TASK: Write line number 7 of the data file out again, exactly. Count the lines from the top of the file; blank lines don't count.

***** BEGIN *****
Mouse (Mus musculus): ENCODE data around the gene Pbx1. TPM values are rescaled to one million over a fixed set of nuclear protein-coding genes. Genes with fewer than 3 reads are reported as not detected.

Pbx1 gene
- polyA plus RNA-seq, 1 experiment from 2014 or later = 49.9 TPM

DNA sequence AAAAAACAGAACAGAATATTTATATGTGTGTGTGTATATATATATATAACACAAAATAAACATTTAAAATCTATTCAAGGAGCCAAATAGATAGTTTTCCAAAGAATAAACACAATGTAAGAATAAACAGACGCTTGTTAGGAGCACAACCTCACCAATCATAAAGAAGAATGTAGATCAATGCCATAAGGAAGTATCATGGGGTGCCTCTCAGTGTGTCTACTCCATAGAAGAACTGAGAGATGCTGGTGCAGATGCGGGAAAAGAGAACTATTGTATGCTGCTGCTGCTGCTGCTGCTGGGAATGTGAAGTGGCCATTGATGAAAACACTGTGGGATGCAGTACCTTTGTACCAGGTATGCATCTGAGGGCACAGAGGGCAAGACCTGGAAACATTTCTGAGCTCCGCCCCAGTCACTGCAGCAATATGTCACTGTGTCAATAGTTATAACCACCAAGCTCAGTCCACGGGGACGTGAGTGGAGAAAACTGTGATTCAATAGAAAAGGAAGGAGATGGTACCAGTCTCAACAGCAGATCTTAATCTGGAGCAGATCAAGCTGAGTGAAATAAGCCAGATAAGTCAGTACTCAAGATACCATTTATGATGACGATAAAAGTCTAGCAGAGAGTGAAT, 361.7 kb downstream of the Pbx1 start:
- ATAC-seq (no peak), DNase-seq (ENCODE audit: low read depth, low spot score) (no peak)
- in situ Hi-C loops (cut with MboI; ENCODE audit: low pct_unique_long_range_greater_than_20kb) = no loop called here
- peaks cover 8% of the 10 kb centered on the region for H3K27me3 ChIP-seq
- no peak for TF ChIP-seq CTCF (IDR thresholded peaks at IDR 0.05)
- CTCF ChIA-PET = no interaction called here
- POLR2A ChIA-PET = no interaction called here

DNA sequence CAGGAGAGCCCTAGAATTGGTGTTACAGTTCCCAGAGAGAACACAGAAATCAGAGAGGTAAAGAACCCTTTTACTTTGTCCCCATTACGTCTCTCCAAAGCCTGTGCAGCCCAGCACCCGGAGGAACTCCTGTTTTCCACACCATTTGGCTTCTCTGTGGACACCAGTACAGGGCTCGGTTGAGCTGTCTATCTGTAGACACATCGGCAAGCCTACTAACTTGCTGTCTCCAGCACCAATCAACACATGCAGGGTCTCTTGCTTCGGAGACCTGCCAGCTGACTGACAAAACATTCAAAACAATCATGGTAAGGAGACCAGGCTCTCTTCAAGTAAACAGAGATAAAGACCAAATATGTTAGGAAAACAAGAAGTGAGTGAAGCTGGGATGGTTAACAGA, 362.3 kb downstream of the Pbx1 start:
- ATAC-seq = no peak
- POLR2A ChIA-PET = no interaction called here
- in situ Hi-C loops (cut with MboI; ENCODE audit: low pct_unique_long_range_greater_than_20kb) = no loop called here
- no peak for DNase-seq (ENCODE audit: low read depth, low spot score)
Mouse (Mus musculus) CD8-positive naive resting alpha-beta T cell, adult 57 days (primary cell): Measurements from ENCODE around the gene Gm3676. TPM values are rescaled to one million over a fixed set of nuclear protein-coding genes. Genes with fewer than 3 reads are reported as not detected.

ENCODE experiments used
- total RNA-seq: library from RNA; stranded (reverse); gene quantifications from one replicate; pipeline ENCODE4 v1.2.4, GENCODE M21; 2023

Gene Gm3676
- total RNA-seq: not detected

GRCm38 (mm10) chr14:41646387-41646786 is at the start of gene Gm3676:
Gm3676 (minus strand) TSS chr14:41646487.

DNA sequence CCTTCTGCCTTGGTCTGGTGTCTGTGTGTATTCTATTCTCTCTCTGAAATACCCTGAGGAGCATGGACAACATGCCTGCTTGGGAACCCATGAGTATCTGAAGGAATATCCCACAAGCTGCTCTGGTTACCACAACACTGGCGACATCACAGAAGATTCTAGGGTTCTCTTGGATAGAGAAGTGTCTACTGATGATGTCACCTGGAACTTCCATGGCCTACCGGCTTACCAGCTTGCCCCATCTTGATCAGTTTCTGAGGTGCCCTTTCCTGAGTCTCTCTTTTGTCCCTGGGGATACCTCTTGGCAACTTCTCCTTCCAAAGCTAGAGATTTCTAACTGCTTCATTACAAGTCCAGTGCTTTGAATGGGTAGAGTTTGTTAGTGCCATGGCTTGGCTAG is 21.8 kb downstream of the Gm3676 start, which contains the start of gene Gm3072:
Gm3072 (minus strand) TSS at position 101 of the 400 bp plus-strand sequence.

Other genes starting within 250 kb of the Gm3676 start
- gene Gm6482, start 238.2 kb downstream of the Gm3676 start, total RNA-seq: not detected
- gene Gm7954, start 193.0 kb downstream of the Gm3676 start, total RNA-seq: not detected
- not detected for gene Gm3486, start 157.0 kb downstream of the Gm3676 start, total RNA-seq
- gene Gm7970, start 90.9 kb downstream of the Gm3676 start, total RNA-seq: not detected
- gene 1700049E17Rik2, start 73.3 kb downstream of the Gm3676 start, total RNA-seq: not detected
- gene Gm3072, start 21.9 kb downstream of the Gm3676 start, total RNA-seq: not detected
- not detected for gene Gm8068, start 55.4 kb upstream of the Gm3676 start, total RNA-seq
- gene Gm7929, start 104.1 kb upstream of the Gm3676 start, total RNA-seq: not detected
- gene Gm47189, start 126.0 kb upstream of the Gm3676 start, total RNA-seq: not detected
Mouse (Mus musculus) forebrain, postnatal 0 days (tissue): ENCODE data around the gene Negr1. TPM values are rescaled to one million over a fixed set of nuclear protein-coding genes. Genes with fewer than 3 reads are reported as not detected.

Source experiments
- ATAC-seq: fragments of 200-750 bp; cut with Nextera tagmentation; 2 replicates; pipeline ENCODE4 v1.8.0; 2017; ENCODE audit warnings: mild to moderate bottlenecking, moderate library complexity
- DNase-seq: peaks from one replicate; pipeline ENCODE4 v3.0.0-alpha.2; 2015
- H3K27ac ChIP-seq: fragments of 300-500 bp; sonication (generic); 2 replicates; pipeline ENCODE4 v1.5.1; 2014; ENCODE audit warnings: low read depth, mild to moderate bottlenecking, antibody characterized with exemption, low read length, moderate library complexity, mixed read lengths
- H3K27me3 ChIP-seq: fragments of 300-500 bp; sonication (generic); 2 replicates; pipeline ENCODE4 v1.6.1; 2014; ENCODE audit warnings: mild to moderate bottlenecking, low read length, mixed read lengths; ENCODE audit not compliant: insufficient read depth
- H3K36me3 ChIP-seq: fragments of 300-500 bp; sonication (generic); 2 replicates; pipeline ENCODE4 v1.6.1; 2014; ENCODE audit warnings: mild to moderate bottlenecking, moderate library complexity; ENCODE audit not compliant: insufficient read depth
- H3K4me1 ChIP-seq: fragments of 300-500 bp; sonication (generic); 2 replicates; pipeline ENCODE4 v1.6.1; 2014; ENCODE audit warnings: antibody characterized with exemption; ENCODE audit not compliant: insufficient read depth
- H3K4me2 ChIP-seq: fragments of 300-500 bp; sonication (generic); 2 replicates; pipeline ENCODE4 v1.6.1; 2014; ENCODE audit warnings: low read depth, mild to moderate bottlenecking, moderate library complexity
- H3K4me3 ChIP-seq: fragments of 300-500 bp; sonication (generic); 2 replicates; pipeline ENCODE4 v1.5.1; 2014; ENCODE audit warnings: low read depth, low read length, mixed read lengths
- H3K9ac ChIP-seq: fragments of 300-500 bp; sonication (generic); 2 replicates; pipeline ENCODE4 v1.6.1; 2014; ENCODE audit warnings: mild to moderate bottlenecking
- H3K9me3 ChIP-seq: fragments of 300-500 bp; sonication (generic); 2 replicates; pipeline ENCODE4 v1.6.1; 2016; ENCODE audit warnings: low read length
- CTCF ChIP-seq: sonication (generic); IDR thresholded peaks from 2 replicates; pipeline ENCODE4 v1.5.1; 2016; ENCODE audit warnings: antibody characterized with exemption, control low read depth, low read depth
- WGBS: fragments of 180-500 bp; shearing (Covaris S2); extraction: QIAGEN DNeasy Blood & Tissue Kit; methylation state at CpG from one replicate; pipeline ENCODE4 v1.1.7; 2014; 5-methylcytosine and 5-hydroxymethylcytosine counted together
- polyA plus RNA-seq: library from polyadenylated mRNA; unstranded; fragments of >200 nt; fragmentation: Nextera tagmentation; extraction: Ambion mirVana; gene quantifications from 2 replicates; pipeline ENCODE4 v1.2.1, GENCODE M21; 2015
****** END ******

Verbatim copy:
- peaks cover 8% of the 10 kb centered on the region for H3K27me3 ChIP-seq